For many backyard chefs, a properly grilled steak is the ultimate measure of skill. While virtually everyone who steps up to a grill with any regularity considers themselves an expert in this respect, the reality is that few people actually deliver on their promises. The conventional approach to grilling a steak, by cooking it at high heat until it reaches the desired level of doneness, is not actually the best one to take.

Part of the reason for that gap between theory and practice is that most grills make it hard to pursue better angles of attack. The best way to cook a steak, it turns out, is to first bring it up to temperature over very low heat, finishing up with a blast that is as hot as possible. That produces a much more even cook, along with the kind of caramelized surface that so many enjoy in a steak.

Most grills make that very hard to do, however. The problem is that many grills are designed only to allow for relatively high-intensity cooking, with lower temperatures and slower progress being simply out of their bailiwick. As grills of other designs become more common, though, this better way of cooking a steak is doing so as well.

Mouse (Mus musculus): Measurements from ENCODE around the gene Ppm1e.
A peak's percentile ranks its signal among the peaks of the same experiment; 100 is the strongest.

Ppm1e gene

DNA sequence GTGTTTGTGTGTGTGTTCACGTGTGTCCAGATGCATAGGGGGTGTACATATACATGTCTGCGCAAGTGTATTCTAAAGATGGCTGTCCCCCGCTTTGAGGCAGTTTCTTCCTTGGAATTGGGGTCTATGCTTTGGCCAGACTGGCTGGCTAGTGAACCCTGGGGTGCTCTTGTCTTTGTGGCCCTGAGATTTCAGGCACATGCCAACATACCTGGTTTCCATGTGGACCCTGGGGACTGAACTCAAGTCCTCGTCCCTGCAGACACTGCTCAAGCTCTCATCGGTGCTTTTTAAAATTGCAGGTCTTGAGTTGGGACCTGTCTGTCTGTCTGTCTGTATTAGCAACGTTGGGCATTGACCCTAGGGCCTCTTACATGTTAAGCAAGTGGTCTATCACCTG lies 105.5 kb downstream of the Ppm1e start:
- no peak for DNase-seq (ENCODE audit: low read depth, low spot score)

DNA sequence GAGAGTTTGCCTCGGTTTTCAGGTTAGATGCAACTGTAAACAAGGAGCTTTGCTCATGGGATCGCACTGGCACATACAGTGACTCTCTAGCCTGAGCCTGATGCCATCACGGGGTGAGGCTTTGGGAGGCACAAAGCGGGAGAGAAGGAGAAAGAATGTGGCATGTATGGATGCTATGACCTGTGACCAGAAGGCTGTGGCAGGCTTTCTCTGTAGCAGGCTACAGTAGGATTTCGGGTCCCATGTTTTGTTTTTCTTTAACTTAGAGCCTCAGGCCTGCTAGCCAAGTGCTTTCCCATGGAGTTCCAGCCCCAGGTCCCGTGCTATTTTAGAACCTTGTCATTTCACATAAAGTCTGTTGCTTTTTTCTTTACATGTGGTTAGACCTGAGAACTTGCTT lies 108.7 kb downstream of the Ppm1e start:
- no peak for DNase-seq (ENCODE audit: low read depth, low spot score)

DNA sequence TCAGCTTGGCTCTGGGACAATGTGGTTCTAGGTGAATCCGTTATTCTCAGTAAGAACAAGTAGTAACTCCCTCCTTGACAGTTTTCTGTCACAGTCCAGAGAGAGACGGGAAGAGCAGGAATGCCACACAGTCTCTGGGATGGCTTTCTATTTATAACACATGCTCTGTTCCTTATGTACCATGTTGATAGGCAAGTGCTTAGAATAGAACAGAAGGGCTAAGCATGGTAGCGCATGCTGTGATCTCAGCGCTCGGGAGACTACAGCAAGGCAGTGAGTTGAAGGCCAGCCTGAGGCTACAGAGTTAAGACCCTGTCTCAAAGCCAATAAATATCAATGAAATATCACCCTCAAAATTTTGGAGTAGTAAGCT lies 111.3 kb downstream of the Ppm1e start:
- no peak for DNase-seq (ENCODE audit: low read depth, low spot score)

Grilling on a keg, for example, opens up this possibility, and many people who own such grills are now impressing their family, friends, and neighbors with the results. Because a bubba keg smoker grill will have insulated walls that allow it to retain heat, it is possible to get such a grill to hold a low temperature over a long period of time.

Typically, that will mean starting a small pile of charcoal going on one side of a bubba keg grill. The grill's vents will normally be left almost entirely closed, although some adjustment might be needed to achieve the desired temperature of around 225 degrees Fahrenheit.

Once that slow burn has begun, the steaks can be placed on the other side of the grill, opposite from the small heat source. Over the course of an hour or so, they will very slowly cook, a process that needs to be monitored intently. Once the steaks are within a few degrees of the finish line, they should be pulled from the keg grill so a new fire of a much larger sort can be started. They can then be grilled for a couple of minutes per side until they finish up perfectly, with no resting even being necessary because of the slow initial cook.